There are about 100 of us packed into a restaurant in Upper Holmesburg, Philadelphia – art experts and curators, museum security chiefs, and a phalanx of FBI agents with 9mm Glocks concealed under their G-man suits.
We have gathered to say farewell to a man few people have heard of and even fewer could recognise or describe.
That is the way Special Agent Robert “Bob” Wittman prefers it.
For nearly two decades, usually masquerading as a crooked art dealer with links to the Mafia or the Colombian drug cartels, he has run undercover sting operations, luring criminals into selling him stolen works of art.
Art crime is big business. Estimated to be worth between $1.5 – $6 billion annually, it is now the fourth largest international crime, after drug dealing, gun running and money laundering.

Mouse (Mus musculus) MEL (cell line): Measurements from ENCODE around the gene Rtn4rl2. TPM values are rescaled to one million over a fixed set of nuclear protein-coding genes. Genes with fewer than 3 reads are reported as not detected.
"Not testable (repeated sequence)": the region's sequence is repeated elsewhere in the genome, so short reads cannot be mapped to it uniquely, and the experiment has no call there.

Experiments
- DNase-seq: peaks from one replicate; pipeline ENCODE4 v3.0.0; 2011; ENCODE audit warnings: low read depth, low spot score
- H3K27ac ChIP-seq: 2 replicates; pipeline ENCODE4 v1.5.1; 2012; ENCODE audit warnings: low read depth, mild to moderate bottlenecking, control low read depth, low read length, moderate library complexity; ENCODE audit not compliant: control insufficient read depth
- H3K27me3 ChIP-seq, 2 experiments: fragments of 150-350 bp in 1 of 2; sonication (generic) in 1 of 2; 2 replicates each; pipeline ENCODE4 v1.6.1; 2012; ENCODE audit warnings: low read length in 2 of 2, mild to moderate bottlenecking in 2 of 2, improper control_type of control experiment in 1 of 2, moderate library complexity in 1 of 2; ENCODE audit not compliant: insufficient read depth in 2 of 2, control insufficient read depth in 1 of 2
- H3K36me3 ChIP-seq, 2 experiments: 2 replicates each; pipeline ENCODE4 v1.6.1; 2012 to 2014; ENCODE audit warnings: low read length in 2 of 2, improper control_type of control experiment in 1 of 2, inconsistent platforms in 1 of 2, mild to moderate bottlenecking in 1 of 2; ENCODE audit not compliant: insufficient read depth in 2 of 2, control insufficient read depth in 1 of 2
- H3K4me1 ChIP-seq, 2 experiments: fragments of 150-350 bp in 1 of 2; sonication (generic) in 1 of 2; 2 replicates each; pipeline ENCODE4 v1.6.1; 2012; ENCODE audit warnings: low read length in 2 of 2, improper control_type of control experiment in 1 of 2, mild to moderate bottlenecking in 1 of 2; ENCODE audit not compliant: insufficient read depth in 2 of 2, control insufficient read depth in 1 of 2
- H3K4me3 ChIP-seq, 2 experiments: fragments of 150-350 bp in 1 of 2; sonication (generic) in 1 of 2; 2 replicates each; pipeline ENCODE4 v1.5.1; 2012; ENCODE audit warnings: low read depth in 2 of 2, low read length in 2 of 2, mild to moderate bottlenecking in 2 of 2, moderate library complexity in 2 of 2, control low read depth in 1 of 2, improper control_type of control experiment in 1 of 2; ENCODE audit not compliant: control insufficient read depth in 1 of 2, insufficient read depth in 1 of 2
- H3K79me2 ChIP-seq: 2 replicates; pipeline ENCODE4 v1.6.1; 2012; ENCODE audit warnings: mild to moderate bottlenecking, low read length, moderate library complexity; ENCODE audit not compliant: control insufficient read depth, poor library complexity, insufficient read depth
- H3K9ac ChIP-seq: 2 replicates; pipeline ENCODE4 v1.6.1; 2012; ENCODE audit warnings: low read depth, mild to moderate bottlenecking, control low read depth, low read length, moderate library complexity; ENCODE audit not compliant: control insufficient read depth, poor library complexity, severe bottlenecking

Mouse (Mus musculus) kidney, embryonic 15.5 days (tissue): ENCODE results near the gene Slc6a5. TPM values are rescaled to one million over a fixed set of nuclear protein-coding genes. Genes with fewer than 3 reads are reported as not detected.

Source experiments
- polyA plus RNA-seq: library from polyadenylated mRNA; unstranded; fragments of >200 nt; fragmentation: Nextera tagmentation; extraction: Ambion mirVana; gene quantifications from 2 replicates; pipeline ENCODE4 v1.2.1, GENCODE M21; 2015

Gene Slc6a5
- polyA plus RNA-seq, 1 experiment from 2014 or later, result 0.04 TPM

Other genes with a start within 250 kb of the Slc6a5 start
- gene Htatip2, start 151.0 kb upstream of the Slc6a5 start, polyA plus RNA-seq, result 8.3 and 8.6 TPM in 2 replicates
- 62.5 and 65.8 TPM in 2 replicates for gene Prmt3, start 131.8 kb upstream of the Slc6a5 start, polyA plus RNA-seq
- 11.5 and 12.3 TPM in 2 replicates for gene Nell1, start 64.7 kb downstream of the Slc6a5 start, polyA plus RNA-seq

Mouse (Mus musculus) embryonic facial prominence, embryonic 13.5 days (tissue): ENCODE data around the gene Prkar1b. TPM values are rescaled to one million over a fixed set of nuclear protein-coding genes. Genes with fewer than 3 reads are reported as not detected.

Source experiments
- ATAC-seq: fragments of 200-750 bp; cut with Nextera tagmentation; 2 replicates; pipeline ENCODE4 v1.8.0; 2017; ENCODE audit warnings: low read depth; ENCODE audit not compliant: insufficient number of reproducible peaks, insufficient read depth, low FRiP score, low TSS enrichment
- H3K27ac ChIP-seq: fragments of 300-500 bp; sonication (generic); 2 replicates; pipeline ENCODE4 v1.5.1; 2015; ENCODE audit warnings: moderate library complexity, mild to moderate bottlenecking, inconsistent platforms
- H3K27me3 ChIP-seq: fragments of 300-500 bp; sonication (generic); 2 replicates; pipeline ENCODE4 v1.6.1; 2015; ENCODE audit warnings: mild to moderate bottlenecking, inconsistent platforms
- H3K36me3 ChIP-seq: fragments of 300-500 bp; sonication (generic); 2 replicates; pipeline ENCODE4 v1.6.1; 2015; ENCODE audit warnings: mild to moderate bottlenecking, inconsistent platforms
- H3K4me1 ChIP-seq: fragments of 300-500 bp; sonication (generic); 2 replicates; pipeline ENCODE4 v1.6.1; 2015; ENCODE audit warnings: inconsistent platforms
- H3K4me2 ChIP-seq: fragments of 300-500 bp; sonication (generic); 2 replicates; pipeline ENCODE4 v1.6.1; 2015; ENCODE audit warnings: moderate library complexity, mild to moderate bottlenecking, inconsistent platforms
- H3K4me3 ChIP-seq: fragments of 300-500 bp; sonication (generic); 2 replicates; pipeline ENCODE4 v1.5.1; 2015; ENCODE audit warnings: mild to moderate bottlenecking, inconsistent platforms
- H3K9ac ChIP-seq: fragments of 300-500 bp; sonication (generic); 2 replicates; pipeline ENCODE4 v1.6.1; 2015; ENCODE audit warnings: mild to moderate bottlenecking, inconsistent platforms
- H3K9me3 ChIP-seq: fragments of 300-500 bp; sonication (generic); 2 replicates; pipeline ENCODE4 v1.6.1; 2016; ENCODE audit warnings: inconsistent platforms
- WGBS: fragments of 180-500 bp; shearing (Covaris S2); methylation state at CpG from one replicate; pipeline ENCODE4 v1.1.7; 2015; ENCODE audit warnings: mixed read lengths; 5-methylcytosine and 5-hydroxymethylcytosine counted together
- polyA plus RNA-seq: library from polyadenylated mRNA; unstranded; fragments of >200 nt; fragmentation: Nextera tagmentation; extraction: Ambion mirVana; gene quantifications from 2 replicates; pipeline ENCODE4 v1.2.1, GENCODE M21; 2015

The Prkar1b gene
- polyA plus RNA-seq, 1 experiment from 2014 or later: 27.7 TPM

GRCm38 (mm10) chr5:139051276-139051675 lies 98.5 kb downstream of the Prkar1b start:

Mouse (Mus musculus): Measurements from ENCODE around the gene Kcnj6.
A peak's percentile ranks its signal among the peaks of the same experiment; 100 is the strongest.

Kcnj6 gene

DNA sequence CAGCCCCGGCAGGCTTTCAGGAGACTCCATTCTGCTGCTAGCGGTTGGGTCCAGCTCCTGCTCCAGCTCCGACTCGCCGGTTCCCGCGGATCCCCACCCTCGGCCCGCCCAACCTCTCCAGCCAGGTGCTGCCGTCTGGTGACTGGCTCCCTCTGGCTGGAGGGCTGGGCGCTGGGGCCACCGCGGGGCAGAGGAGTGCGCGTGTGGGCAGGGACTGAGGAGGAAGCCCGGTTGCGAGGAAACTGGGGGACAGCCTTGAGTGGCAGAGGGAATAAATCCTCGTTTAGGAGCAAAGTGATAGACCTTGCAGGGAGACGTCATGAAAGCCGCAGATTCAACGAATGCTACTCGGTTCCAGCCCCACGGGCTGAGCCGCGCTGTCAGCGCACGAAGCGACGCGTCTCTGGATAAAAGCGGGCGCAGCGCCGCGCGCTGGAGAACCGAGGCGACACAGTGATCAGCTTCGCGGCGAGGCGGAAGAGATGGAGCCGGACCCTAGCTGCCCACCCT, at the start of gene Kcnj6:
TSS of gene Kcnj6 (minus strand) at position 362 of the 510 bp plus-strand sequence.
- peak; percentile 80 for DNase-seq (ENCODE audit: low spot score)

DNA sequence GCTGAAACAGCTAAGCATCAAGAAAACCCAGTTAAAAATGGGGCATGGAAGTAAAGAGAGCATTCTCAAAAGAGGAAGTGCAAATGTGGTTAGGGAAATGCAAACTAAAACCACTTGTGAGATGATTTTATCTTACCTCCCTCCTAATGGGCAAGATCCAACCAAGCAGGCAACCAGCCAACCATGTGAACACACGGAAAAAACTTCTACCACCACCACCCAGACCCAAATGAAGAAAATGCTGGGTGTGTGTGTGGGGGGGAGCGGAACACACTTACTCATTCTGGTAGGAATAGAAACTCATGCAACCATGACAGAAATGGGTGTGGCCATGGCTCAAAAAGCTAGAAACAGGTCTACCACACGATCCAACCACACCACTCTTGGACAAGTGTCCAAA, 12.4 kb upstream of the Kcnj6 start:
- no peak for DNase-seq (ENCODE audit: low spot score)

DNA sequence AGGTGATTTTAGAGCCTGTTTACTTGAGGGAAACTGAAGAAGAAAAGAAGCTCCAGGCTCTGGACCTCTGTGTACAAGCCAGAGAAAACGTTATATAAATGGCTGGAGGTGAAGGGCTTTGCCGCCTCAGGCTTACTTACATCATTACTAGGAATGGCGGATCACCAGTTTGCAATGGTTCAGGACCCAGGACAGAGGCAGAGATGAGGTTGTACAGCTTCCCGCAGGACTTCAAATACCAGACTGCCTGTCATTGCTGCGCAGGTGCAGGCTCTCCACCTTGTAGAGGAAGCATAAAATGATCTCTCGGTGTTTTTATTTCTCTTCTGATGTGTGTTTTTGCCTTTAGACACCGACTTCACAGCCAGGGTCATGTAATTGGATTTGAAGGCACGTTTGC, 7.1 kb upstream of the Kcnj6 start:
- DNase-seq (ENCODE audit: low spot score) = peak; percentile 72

Bob Wittman has been on the frontlines of the war against art crime since 1989.
In a distinguished career he has recovered stolen art worth millions, in more than a dozen countries.
Now, at the age of 53, the king of heists is hanging up his silver badge and gun to write a book and spend more time with his wife and three children.
Always a delight to hear about a copper who honors the profession. For too many – including a small percentage of those I’ve known personally – it’s a sinecure, a civil service gig like working for the state highway department, even an easy source of drugs.
I’ll be waiting in line to buy and read Bob Wittman’s book.